When the cat seems relaxed, ask a friend to visit. Normally the cat would run away when the door bell rings, but now it has to watch and listen, albeit from the safety of its pen. You want the cat to realise that the threats it perceived are not going to materialise. Ask your guest to feed the cat through the cage with a special tidbit and offer lots of praise and soothing talk. You can then graduate to having the cat in the room without the pen and inviting visitors in (again pre-briefed so they to behave quietly and prevent startling the cat). As the cat learns that everything is not a threat and that the rewards of staying around are indeed worth overcoming its fear for, you are gaining success.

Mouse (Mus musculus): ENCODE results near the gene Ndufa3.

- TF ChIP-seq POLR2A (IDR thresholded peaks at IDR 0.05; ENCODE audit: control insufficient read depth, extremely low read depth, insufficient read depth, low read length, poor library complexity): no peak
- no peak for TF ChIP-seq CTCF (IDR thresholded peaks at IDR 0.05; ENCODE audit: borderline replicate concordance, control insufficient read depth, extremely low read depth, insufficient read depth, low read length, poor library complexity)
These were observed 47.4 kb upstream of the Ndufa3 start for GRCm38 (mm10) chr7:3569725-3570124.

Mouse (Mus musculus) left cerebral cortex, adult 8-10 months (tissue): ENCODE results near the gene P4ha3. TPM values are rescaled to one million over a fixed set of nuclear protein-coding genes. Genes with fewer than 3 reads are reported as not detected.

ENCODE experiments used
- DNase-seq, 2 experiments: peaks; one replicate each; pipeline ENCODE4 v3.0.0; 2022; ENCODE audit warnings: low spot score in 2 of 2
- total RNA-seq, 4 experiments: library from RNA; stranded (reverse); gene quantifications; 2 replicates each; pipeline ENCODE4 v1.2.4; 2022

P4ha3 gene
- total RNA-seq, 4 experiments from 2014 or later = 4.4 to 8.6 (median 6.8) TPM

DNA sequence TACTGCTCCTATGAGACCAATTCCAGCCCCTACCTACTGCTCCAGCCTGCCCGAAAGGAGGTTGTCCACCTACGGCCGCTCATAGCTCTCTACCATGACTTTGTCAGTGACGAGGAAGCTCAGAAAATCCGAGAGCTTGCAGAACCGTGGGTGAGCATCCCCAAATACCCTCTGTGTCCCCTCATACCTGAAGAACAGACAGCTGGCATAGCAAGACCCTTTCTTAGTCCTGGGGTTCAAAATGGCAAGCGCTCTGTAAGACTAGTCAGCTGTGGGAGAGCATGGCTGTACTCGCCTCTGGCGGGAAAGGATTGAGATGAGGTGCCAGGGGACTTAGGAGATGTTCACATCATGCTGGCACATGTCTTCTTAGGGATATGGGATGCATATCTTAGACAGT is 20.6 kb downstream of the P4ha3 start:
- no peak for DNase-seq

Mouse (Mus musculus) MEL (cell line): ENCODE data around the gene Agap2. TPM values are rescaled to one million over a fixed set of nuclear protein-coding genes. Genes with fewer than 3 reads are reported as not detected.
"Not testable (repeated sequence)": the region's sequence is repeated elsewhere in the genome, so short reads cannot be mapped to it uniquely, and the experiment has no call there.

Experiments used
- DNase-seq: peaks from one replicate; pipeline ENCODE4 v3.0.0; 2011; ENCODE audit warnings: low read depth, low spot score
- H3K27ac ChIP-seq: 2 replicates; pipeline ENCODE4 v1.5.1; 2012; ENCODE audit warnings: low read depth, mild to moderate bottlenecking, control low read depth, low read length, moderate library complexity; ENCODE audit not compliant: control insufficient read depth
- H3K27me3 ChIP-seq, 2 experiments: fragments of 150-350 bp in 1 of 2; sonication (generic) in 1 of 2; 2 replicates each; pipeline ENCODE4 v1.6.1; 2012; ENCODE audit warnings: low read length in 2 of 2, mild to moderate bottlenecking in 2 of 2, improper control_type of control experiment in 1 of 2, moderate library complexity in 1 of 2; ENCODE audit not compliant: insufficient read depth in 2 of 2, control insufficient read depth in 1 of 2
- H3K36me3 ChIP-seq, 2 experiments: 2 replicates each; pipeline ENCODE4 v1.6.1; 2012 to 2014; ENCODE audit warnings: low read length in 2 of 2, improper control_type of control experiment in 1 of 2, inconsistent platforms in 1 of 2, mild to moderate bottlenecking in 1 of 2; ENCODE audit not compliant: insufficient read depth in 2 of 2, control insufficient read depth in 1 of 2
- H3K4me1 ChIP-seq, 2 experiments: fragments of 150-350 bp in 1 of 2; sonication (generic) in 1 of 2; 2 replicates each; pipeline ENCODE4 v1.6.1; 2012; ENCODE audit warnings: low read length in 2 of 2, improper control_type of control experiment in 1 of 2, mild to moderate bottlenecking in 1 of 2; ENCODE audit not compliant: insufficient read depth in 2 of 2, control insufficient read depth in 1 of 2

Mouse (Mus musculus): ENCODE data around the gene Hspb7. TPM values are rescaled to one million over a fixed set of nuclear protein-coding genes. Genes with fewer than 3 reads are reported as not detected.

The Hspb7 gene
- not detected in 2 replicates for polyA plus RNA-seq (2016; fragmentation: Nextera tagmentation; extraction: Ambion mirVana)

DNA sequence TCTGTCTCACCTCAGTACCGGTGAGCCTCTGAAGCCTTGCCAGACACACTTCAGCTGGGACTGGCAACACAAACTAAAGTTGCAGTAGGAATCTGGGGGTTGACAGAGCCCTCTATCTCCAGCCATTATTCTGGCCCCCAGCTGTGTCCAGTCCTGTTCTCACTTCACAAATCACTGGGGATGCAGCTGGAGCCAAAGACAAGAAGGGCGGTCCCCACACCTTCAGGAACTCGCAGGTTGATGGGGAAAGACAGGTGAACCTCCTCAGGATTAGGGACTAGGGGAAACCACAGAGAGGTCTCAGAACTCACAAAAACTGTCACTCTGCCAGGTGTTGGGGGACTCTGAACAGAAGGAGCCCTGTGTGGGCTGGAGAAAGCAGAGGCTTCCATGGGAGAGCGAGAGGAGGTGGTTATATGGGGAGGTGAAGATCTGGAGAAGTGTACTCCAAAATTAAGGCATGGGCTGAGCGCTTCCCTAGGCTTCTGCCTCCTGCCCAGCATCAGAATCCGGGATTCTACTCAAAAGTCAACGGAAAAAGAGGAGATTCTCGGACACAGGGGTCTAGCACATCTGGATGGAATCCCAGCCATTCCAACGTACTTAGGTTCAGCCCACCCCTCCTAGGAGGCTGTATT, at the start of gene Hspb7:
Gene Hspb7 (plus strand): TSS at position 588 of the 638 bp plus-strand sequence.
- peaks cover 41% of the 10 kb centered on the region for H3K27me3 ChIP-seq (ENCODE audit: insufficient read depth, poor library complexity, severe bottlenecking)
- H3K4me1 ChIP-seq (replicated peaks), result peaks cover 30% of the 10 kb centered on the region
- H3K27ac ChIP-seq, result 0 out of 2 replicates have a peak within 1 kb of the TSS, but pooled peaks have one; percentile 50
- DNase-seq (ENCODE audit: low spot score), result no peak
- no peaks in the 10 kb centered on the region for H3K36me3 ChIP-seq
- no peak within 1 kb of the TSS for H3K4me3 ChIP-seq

Never lose your temper or try to force it too quickly - this will just reinforce the cat's previous fears. If the cat progresses, even slowly, you are likely to be dealing with an animal which is overcoming a fear rather than one which has missed out during its socialising period as a kitten. Build on your successes gradually. Remember that cats feel safe in high places so when you progress to letting the cat out in the room with you, provide it with a high perch where it can sit in safety and watch the world go by beneath. Use warmth, affection and food as rewards for being with you.
There are many different types of aggression exhibited by animals, and cats are no exception. We are happy to accept many forms of aggression as normal behaviour - such as our own cat chasing a strange cat out of the garden or a female cat with kittens pushing away intruders. We even accept cats which scratch or bite us, provided we feel that they have been provoked enough to retaliate! Aggression towards people is not a common problem in cats and even when it does occur it seldom causes serious injury.